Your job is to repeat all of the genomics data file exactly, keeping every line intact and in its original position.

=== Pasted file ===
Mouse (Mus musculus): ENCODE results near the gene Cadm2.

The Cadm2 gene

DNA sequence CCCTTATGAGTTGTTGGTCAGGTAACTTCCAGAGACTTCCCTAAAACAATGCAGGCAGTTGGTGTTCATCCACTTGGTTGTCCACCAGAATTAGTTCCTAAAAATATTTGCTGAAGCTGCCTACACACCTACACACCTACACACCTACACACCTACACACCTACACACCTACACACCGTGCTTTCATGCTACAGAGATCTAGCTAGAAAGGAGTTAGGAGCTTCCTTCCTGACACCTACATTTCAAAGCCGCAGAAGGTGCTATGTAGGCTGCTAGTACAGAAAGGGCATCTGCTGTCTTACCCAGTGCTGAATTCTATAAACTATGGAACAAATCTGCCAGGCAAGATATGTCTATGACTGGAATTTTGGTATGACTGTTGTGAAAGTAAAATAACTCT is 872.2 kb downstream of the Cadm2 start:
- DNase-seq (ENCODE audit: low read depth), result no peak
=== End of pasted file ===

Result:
Mouse (Mus musculus): ENCODE results near the gene Cadm2.

The Cadm2 gene

DNA sequence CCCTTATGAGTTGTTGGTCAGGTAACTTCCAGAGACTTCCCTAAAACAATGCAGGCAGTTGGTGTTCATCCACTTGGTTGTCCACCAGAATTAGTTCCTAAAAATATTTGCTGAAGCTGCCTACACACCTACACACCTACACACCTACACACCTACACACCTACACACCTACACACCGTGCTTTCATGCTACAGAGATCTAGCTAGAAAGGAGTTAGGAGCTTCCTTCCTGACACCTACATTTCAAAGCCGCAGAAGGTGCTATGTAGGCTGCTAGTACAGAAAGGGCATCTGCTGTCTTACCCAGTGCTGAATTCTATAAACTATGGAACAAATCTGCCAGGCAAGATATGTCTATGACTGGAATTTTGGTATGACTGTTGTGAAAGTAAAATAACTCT is 872.2 kb downstream of the Cadm2 start:
- DNase-seq (ENCODE audit: low read depth), result no peak